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LSC’s “Private Money” Restriction Hurts Low-Income Families: Three Real Stories From Around The Nation

Published: January 9, 2004

LSC’s “Private Money” Restriction Hurts Low-Income Families
Three Real Stories From Around The Nation

What is LSC?

  • LSC is the federal Legal Services Corporation. Each year it provides more than $300 million in federal funds to independent nonprofits across the nation. These nonprofits provide legal assistance in civil matters to low-income families and individuals in need.
  • For many low-income families, legal aid is an essential lifeline that makes it possible to preserve a home against eviction by an abusive landlord, to recover back wages from a cheating employer, or to secure sufficient food for a sick child.

What is the LSC Private Money Restriction?

  • The LSC private money restriction is a federal law enacted in 1996 that prohibits nonprofit legal aid programs receiving LSC funds from using their private funds to provide certain important types of legal assistance to low-income families. It encumbers more than $300 million annually donated by private foundations, individuals, United Way organizations and bar associations, as well as by state and local governments.
  • More specifically, the restriction bars legal aid programs from using their private funds: (1) to educate people about their legal rights and then offer to help them; (2) to request, on behalf of low-income clients, court-ordered attorneys fees from parties that violate the law; (3) to seek court certification of class action lawsuits when numerous families suffer similar injuries; (4) to assist many low-income immigrant workers and families with legal problems; and (5) to communicate effectively with policymakers on behalf of clients, except in extremely narrow circumstances.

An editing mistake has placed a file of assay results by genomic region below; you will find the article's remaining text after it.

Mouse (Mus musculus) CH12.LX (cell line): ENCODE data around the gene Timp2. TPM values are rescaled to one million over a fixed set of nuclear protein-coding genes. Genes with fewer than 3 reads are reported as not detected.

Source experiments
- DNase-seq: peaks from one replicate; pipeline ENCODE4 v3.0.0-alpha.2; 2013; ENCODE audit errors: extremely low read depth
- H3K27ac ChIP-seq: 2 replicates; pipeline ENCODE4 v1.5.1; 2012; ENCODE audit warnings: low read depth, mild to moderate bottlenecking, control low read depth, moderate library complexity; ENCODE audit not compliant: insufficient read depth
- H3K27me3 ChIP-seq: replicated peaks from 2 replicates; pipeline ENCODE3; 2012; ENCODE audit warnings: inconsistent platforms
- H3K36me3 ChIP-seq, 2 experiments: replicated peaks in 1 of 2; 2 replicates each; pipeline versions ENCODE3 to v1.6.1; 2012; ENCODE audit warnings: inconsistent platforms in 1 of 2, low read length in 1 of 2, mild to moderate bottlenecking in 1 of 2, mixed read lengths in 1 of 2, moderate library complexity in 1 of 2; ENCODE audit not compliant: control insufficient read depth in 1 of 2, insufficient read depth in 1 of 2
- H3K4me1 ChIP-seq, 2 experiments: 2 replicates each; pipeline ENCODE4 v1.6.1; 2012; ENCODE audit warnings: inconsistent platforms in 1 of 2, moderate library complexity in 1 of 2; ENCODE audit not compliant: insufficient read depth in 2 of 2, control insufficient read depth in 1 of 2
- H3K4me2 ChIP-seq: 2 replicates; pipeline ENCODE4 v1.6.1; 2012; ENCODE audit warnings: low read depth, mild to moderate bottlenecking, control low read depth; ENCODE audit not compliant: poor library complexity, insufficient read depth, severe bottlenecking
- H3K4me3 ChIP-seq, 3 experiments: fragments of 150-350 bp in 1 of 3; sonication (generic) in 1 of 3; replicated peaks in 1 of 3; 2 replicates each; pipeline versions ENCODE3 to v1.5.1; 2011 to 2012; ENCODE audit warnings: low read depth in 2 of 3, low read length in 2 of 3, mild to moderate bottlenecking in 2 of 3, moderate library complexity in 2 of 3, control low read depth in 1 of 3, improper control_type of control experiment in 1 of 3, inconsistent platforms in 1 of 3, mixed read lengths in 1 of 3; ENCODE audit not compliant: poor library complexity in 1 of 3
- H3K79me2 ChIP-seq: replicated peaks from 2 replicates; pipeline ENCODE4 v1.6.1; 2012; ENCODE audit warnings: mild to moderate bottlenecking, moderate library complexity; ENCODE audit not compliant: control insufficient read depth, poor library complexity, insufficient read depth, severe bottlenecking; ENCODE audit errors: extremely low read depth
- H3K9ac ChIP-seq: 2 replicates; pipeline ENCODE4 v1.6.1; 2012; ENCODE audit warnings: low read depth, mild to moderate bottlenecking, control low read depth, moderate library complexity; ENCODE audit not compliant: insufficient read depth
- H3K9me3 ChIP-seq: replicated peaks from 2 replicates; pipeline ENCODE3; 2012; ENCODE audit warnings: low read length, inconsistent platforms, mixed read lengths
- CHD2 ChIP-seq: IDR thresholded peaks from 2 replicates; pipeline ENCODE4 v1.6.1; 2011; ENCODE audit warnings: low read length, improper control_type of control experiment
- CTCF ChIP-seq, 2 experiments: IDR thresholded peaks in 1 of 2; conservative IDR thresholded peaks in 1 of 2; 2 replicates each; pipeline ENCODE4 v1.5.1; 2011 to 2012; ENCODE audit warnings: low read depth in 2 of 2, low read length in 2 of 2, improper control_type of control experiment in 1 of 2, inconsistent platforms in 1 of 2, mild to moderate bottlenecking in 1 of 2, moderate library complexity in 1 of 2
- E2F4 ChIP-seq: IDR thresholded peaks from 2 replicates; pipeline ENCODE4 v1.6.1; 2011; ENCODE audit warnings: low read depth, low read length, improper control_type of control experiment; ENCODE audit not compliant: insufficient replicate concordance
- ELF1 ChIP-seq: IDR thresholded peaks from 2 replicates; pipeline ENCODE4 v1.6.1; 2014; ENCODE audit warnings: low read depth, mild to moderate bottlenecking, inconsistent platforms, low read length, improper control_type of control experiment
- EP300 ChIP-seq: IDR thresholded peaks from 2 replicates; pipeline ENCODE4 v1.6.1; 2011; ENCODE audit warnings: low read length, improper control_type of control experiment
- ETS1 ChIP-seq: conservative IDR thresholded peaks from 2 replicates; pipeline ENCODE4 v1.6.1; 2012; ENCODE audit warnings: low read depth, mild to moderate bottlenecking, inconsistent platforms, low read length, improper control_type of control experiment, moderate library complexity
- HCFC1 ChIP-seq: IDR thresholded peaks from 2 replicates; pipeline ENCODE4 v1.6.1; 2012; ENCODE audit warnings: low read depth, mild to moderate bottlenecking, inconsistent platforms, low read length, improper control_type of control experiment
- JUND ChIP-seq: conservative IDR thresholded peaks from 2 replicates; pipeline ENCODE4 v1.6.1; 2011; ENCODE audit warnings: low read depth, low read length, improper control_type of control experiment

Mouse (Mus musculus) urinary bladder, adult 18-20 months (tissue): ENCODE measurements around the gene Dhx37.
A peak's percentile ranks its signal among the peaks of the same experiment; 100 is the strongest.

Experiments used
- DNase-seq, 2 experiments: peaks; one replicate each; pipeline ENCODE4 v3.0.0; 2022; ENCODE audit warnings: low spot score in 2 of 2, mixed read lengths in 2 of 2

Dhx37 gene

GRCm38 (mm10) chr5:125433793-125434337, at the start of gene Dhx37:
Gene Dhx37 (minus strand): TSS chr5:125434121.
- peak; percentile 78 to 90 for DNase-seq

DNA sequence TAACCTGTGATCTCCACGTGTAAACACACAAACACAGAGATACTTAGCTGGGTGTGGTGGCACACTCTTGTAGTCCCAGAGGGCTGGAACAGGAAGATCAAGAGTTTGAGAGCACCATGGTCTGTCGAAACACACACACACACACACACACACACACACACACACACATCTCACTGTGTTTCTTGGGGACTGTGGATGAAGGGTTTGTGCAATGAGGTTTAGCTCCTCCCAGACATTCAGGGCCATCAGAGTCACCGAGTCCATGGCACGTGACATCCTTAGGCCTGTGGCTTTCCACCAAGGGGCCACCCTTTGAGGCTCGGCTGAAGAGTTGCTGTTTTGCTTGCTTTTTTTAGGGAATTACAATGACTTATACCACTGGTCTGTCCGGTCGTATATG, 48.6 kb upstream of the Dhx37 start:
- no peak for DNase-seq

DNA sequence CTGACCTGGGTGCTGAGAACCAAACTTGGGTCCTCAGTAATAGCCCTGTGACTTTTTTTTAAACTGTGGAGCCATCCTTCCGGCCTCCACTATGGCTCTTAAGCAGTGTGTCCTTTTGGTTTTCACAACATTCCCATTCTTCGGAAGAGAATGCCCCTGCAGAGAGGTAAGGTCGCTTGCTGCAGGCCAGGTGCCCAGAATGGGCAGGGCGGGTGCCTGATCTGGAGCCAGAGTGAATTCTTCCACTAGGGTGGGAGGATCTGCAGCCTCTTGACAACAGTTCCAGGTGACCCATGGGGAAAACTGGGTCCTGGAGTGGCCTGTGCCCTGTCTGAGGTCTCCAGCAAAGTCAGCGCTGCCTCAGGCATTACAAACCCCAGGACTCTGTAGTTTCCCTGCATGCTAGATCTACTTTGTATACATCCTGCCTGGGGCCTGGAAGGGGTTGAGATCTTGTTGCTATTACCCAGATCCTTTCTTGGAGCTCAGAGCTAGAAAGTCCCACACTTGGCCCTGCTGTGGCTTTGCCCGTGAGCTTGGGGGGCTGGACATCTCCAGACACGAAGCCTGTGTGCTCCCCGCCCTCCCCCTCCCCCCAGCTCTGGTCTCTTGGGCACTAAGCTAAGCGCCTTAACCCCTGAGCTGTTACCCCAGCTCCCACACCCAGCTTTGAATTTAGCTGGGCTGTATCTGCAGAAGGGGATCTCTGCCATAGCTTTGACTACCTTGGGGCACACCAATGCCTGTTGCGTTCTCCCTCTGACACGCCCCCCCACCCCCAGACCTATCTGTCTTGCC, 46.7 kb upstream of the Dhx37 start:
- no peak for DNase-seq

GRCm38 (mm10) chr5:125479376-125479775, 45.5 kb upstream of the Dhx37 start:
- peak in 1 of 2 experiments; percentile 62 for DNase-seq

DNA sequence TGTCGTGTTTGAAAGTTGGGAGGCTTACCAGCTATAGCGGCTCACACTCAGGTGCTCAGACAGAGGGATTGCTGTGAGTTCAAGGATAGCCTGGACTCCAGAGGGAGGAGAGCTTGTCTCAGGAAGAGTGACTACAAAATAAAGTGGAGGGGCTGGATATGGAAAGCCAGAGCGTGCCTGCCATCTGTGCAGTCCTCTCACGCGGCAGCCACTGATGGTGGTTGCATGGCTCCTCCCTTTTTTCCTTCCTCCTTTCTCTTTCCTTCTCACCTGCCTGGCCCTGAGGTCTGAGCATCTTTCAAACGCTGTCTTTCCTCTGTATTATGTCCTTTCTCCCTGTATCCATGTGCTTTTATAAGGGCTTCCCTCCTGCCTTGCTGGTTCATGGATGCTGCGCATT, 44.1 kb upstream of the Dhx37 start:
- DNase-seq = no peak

How Does the Restriction Hurt Low-Income Families?

  • The private money restriction effectively cuts the legal aid lifeline for many low-income families. It declares some families entirely ineligible for privately funded legal assistance, and it severely limits the assistance that others can receive.
  • LSC has issued one small exception to the restriction, but it hasnt solved the problem. The exception authorizes legal aid programs to establish duplicate unrestricted legal aid programs with their private funds. Yet these duplicate programs are required to operate out of physically separate offices, with separate staff and equipment. This has proven costly and burdensome: it forces programs to waste scarce resources on unnecessary and duplicative expenses, and it undermines client representation.
Following are three real stories from around the nation illustrating how the private money restriction hurts low-income families in need.
Story #1:
Mentally Disabled Children in North Carolina Denied Necessary Treatment & Schooling

Children with mental disabilities who are entitled to critically important medical and educational services under both federal and state law are often prevented from obtaining these services because of the private money restriction. Consider the case of L.T., a sixteen-year-old child in North Carolina, eligible for Medicaid, who was removed from his home six years ago because of abuse and neglect. L.T. suffers from bipolar disorder, mild mental retardation, ADHD, and oppositional defiant disorder. These problems require that he be placed in a proper day treatment program that will address his mental health and educational needs. Unfortunately for L.T.  and for at least another 28 identified children in similar circumstances in Wake County, North Carolina no such program exists.